"However, this is not to say that in every such case, a second impact statement will be required of the permit-issuing municipality.  In fact, in many if not most instances a requirement that such a municipality must prepare a second statement could constitute the sort of 'bureaucratic redundancy' which was rejected by the Washington supreme court in Loveless v. Yantis, 82 Wn.2d 754, 513 P.2d 1023 (1973), where the court stated:
             [[Orig. Op. Page 9]] "`We emphasize, however, that not all discretionary actions trigger SEPA provisions.  Not only must the action significantly affect the environment, but it must be nonduplicative.  Therefore, if environmental issues have previously been considered or no new information or developments have intervened since the last 'major action', a new or revised impact statement is not necessary.  SEPA does not mandate bureaucratic redundancy but only that the heretofore ignored environmental considerations become part of normal decision making on major actions.'  (pp. 764-65.)"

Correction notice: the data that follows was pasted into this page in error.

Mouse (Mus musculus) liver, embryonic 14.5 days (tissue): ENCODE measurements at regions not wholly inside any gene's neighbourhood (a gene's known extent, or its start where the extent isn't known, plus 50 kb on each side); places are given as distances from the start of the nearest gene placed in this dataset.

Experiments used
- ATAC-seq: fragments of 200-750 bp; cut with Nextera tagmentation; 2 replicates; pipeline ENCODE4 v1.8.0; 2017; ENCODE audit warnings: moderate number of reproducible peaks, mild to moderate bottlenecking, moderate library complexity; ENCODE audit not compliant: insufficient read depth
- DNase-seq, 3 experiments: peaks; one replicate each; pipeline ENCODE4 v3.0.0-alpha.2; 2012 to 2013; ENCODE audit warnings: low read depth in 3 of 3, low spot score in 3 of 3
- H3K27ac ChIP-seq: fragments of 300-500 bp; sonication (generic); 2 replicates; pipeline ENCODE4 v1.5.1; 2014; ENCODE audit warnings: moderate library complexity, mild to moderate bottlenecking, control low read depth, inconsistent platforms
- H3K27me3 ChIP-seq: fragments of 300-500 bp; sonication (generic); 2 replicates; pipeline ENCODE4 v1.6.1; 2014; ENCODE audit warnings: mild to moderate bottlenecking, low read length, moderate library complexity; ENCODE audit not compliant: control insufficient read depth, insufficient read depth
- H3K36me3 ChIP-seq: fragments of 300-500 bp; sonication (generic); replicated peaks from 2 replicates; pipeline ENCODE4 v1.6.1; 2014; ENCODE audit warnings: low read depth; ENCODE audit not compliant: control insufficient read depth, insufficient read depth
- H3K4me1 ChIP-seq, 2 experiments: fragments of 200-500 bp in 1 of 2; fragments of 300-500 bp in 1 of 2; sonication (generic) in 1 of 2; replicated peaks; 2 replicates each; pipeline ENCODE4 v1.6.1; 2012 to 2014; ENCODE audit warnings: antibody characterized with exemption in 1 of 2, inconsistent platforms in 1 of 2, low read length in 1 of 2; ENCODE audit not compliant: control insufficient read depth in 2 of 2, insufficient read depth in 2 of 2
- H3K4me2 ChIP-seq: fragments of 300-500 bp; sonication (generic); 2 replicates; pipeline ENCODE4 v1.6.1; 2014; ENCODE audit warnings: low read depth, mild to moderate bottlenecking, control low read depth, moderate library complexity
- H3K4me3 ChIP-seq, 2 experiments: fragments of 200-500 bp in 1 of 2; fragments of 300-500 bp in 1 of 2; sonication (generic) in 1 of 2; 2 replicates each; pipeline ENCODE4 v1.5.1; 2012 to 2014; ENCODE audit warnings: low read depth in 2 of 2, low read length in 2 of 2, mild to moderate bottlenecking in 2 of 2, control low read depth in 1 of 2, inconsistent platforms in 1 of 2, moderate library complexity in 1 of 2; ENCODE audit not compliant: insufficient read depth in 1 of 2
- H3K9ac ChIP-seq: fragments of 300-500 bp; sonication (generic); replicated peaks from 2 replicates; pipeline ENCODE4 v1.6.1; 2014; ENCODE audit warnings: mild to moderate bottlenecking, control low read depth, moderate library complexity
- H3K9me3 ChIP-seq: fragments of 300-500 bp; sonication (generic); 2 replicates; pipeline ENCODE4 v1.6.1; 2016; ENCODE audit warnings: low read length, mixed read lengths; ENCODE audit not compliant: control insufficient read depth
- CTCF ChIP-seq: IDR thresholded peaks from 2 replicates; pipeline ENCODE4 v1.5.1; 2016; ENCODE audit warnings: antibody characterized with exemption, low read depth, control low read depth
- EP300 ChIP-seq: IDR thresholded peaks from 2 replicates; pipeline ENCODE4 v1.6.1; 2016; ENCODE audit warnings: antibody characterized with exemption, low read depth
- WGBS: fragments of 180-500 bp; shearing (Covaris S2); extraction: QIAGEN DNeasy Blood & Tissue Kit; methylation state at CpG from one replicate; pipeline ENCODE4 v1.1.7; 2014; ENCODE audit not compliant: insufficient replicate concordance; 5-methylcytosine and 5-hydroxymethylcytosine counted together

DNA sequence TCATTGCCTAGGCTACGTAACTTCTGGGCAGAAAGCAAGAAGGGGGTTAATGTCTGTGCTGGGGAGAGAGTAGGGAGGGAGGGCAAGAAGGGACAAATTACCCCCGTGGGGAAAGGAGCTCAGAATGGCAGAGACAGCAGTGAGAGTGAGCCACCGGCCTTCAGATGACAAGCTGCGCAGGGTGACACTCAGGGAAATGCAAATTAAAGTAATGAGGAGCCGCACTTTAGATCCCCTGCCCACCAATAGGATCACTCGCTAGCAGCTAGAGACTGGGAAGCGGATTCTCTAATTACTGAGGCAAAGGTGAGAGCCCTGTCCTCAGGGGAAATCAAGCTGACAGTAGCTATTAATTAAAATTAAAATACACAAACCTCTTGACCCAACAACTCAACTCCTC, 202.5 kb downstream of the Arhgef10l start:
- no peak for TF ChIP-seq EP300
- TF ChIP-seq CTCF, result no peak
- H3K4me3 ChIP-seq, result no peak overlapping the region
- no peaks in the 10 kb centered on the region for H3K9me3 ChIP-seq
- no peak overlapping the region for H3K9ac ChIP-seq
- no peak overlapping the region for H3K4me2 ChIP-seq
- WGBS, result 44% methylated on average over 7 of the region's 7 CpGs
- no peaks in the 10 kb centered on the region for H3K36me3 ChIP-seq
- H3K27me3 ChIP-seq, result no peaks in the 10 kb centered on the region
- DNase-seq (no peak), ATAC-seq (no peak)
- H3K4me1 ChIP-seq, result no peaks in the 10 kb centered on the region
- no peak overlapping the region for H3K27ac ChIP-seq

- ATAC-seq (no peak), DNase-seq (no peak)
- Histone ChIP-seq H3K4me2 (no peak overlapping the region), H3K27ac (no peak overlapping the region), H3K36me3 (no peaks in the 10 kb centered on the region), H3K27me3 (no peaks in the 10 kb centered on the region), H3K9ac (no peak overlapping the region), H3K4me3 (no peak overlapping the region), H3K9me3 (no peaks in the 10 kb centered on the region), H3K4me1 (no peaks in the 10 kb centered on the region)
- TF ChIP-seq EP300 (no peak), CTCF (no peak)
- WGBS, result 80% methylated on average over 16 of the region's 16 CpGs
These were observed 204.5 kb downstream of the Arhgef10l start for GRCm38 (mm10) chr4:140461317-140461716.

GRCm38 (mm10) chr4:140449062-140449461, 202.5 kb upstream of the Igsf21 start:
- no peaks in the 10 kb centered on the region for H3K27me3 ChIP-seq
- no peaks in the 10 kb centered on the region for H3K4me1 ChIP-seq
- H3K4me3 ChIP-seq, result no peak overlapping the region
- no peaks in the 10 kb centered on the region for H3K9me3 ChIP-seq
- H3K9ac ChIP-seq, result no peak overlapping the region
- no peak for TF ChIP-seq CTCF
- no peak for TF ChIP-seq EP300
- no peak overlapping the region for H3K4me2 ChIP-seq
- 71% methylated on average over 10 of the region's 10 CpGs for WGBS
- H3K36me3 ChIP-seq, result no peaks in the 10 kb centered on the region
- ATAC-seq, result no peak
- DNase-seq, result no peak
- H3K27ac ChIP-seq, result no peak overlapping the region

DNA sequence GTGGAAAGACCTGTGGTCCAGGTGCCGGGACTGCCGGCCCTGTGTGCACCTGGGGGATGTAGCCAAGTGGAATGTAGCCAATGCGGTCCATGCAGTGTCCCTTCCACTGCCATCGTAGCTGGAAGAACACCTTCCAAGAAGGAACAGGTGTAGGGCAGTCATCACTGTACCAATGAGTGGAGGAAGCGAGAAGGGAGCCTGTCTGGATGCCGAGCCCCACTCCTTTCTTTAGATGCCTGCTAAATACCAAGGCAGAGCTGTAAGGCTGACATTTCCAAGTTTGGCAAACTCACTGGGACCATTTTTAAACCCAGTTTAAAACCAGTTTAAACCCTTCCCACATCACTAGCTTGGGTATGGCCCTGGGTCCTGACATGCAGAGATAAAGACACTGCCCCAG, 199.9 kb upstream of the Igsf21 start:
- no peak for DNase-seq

We then went on to explain:
            "That the avoidance of wasteful redundancy in multiple‑agency construction projects is consistent with the requirements of SEPA is shown further by a recent amendment to SEPA, chapter 179, Laws of 1974, Ex. Sess.  In the statement of purpose of this act, the legislature declared that: